Telida, Alaska

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Tilaya-di, Tilayadi’
Telida is located in Alaska
Location within the state of Alaska
Coordinates: 63°38′N 153°28′W / 63.633°N 153.467°W / 63.633; -153.467Coordinates: 63°38′N 153°28′W / 63.633°N 153.467°W / 63.633; -153.467
CountryUnited States
Census areaYukon-Koyukuk
 • State senatorLyman Hoffman (D)
 • State rep.Bryce Edgmon (D)
Elevation617 ft (188 m)
 • Total3
Time zoneUTC-9 (Alaska (AKST))
 • Summer (DST)UTC-8 (AKDT)
FIPS code[1]02-75800
GNIS ID[1]1410727

Telida[pronunciation?] (Tilaya-di[2] or Tilayadi’[pronunciation?][3] in Upper Kuskokwim) is an unincorporated community located in the Yukon-Koyukuk Census Area in the U.S. state of Alaska.[1] At the 2010 census the population was 3, unchanged from 2000.


Telida is located at 63.3832623N, 153.2803835W,[4] on the south side of the Swift Fork (McKinley Fork) of the Kuskokwim River, about 40 km (25 mi) by air northeast of McGrath.

The word Telida means 'whitefish' in the Upper Kuskokwim Athabaskan language.


Athabascan folklore says that Telida's residents are descended from two sisters, survivors of an attack by another Athabascan group, who fled from the McKinley area to Telida Lake where they discovered whitefish at its outlet. The women were later discovered by stragglers from the attacking party, who married the women and settled at the lake. The village of Telida is named after the lake.

The village has been located in three different places. The first village was located about 2 km (1.2 mi) upstream from present-day Telida. It was first visited by United States army explorers in 1899. When the Swift Fork changed course, the village was moved what is now called "Old Telida." In 1916, some residents moved to the present day site, "New Telida," about 7 km (4.3 mi) downstream from Old Telida. A Russian Orthodox church, St. Basil the Great, was built in Old Telida in 1918. A roadhouse was also built during this period. In 1920-21, Old Telida was a stopping point on the trail between McGrath and Nenana and hundreds of people used the roadhouse. In 1935, Old Telida flooded and the remaining residents relocated to New Telida.

In 1958, a fire burned an area in which the villagers constructed an airstrip. Many families moved to Takotna during the school year and lived in Telida only during summer months. A school was built in Telida in the 1970s, but the population has declined to almost nothing since.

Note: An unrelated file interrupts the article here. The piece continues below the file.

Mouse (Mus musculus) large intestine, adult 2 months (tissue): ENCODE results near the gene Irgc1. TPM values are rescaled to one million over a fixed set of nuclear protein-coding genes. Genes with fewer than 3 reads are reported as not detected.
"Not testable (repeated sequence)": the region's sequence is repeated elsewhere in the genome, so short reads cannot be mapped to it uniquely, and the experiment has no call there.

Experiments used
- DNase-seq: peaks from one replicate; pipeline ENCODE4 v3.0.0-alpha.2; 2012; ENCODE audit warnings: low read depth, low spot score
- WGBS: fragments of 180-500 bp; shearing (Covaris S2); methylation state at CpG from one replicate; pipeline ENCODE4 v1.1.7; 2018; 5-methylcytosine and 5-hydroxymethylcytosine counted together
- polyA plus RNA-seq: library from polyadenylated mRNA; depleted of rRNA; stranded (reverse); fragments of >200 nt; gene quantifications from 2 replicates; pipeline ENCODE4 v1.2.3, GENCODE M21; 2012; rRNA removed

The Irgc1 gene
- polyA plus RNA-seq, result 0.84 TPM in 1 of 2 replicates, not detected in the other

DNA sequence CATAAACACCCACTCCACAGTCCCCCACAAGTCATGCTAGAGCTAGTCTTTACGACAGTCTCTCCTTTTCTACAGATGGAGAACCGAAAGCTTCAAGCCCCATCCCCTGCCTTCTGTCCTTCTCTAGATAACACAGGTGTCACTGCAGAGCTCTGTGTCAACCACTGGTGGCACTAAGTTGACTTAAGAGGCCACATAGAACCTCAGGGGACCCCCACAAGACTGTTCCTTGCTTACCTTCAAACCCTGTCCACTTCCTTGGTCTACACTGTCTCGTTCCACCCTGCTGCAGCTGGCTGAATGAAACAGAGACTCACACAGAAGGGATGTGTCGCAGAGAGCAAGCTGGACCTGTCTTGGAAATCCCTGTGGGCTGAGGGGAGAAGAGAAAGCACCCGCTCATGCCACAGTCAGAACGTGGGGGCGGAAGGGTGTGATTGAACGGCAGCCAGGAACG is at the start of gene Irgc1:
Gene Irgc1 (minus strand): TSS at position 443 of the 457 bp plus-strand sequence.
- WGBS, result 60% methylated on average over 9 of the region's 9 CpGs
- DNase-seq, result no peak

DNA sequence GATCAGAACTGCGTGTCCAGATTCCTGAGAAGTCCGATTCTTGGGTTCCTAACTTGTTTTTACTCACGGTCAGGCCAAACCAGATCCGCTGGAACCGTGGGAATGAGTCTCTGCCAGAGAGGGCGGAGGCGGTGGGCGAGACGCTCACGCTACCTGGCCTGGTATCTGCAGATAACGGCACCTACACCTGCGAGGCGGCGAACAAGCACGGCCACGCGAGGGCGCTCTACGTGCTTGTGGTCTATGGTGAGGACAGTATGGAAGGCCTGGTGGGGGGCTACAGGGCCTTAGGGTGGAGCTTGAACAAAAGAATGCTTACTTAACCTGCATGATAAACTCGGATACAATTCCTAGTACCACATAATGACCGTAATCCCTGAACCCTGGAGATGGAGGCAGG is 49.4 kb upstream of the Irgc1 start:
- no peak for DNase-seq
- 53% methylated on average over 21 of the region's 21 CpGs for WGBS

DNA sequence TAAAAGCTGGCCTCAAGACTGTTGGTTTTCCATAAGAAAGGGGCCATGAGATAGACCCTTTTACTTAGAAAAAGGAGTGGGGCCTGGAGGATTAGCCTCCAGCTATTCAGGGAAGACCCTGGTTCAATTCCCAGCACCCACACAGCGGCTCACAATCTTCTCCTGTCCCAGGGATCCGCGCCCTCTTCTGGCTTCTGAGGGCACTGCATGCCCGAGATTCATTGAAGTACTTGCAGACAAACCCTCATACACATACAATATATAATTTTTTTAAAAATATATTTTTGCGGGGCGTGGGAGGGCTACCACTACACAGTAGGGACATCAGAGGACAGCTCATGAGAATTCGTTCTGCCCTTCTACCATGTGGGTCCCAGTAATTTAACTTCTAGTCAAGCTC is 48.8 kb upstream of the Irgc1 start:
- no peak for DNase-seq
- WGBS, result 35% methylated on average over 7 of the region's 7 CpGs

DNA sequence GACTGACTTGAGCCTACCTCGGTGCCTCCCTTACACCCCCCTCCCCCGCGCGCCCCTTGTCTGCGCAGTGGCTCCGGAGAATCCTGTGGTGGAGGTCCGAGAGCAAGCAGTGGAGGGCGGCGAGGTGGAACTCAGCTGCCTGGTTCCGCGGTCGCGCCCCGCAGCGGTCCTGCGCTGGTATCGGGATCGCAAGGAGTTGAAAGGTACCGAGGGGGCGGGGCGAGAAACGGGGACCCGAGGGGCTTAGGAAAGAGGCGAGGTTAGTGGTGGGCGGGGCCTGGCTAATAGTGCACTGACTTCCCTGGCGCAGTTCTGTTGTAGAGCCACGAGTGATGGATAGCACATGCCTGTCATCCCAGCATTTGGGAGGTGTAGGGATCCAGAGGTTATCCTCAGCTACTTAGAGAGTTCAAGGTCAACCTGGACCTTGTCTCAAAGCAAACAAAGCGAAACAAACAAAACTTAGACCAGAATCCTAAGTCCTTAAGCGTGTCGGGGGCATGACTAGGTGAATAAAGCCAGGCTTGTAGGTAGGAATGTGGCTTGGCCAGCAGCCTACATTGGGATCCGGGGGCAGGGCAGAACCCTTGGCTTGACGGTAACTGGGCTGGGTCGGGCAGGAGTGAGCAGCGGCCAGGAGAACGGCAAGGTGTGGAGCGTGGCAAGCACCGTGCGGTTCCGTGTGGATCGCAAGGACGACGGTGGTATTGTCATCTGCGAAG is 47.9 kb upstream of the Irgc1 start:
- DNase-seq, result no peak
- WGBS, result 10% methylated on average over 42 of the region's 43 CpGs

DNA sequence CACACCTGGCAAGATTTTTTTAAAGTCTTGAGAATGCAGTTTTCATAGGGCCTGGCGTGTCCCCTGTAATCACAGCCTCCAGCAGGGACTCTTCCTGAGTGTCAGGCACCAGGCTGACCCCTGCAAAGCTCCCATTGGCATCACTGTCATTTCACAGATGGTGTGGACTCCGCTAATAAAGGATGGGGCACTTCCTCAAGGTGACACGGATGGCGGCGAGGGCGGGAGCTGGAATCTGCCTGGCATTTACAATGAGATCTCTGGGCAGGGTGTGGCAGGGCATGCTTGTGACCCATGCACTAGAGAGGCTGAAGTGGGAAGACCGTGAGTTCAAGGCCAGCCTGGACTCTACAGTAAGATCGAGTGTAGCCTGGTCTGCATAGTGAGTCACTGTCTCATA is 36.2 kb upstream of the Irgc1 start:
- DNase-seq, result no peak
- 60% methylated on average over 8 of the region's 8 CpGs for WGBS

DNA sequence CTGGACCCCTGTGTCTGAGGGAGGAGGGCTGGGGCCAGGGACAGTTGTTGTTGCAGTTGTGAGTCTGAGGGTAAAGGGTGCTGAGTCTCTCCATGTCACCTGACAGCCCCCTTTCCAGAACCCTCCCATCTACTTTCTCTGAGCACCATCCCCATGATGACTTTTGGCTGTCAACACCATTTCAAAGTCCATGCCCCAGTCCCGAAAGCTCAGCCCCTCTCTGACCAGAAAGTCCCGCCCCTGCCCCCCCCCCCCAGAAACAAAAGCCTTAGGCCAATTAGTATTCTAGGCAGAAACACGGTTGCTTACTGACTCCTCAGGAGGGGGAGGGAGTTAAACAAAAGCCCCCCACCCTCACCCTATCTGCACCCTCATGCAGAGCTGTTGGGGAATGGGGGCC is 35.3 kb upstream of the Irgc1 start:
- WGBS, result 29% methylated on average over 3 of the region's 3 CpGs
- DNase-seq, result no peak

Historical population
U.S. Decennial Census[5]

Telida first appeared on the 1980 U.S. Census as a census-designated place (CDP). In 1990, it lost that designation and was reclassified as an unincorporated Alaskan Native Village Statistical Area (ANVSA).


Telida Airport (IATA: TLF, FAA: 2K5) is a public use airport serving Telida.[6][7]


It was previously served by the Telida School of the Iditarod Area School District.[8]

The Telida Current began publication after the school received a copy machine. It was later published using the Quill, software for literacy[9]


  1. ^ a b c d "Feature Detail Report for: Telida (populated place)". Geographic Names Information System. United States Geological Survey. March 31, 1981.
  2. ^ ANLC : Alaska Native Place Names
  3. ^ Telida Village Founding by Raymond L. Collins
  4. ^ "US Gazetteer files: 2010, 2000, and 1990". United States Census Bureau. 2011-02-12. Retrieved 2011-04-23.
  5. ^ "U.S. Decennial Census". Retrieved June 6, 2013.
  6. ^ FAA Airport Form 5010 for 2K5 PDF. Federal Aviation Administration. Effective November 15, 2012.
  7. ^ "IATA Airport Code Search (TLF: Telida)". International Air Transport Association. Retrieved June 12, 2014.
  8. ^ "Map of the Alaska School Districts (2013)." Alaska Department of Education. Retrieved on March 12, 2017.
  9. ^ Bertram, Bruce C. and Andee Rubin. Electronic Quills: A Situated Evaluation of Using Computers for Writing in Classrooms. Routledge, November 5, 2013. ISBN 1136690565, 9781136690563. p. 100.

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